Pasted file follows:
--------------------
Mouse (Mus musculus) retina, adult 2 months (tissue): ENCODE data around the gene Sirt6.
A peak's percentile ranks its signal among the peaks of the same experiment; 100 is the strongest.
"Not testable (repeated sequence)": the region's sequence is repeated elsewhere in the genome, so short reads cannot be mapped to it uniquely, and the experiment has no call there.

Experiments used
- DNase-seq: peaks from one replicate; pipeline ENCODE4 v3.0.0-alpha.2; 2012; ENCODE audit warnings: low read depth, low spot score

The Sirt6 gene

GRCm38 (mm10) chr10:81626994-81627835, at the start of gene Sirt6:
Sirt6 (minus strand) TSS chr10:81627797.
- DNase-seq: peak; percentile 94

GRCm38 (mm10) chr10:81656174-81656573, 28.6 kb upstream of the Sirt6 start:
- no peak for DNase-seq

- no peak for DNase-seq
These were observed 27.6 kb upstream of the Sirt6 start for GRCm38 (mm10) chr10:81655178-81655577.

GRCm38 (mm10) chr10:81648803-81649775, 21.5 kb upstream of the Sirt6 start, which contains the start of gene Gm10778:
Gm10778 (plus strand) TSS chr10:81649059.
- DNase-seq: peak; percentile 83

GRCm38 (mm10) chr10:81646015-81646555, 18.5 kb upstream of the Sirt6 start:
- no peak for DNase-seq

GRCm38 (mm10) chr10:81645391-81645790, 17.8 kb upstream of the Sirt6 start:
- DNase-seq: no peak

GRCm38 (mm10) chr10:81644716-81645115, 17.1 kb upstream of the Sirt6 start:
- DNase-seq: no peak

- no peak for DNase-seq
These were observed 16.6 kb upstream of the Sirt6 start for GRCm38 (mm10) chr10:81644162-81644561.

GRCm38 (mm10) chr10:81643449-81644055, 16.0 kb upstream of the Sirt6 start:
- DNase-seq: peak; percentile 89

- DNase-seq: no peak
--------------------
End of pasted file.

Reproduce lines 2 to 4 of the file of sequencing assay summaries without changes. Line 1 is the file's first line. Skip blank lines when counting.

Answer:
A peak's percentile ranks its signal among the peaks of the same experiment; 100 is the strongest.
"Not testable (repeated sequence)": the region's sequence is repeated elsewhere in the genome, so short reads cannot be mapped to it uniquely, and the experiment has no call there.

Experiments used